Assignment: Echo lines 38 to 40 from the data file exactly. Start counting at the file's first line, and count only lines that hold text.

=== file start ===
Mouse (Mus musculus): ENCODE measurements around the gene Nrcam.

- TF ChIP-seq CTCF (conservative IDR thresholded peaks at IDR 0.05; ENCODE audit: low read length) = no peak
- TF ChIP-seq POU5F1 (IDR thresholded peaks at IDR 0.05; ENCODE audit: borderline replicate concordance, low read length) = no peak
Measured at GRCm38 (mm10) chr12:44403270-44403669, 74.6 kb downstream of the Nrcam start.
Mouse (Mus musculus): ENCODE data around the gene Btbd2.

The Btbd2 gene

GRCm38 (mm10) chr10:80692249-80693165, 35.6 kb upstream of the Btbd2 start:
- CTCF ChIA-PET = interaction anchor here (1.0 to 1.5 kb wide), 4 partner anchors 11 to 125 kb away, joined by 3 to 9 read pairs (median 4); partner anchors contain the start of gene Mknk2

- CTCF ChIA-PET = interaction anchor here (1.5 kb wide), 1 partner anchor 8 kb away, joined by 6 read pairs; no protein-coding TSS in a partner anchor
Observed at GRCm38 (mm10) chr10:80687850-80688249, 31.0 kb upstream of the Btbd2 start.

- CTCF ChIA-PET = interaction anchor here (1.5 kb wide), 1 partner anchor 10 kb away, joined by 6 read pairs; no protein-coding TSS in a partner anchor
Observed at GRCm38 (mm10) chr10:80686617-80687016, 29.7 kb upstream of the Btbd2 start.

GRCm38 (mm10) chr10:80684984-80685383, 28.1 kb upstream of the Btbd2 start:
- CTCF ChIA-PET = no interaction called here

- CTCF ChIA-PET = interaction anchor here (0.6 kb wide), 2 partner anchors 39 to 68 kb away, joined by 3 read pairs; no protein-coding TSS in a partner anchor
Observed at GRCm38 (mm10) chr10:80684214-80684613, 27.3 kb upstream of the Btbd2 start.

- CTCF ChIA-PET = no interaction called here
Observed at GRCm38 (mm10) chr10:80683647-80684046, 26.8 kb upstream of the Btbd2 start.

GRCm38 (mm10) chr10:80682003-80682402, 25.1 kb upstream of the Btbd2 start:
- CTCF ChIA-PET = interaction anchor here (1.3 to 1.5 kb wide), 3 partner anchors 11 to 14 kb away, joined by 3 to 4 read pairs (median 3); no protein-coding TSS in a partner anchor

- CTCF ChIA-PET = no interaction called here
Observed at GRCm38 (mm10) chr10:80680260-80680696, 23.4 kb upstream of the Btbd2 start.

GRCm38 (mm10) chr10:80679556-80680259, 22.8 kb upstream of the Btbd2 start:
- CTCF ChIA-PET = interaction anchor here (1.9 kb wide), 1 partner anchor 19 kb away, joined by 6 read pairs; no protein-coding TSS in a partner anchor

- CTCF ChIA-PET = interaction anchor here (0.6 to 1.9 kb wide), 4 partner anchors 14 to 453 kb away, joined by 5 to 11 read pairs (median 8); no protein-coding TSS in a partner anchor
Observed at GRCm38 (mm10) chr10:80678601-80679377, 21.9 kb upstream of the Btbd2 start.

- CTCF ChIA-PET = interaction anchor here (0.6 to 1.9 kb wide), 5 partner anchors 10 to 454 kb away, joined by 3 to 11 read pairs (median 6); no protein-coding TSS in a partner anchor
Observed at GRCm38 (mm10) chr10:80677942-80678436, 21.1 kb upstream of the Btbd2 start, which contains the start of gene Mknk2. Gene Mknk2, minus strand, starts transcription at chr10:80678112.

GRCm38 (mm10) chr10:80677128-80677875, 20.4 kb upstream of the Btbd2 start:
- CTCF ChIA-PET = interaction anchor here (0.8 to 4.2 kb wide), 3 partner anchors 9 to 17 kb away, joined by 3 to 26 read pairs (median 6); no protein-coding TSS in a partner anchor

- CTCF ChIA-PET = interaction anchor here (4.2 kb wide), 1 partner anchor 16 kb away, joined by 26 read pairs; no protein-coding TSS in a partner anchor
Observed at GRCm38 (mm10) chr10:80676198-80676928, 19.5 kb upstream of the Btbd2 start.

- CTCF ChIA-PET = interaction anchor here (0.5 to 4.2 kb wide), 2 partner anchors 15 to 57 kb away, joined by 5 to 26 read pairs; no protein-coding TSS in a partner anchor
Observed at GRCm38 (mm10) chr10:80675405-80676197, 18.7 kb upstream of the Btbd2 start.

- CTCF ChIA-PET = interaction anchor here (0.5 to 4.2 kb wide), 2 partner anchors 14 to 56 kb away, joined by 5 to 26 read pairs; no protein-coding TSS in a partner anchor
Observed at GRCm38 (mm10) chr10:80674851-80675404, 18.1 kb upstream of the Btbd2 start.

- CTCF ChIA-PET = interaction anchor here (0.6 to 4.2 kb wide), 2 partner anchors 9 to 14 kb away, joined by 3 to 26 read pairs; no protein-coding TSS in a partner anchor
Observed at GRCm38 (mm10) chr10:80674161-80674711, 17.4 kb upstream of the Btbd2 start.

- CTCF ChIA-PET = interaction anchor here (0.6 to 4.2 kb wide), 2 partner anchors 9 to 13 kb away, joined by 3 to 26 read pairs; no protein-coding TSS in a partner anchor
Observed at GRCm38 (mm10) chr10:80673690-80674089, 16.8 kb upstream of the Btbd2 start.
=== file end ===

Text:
Observed at GRCm38 (mm10) chr10:80674161-80674711, 17.4 kb upstream of the Btbd2 start.

- CTCF ChIA-PET = interaction anchor here (0.6 to 4.2 kb wide), 2 partner anchors 9 to 13 kb away, joined by 3 to 26 read pairs; no protein-coding TSS in a partner anchor
Observed at GRCm38 (mm10) chr10:80673690-80674089, 16.8 kb upstream of the Btbd2 start.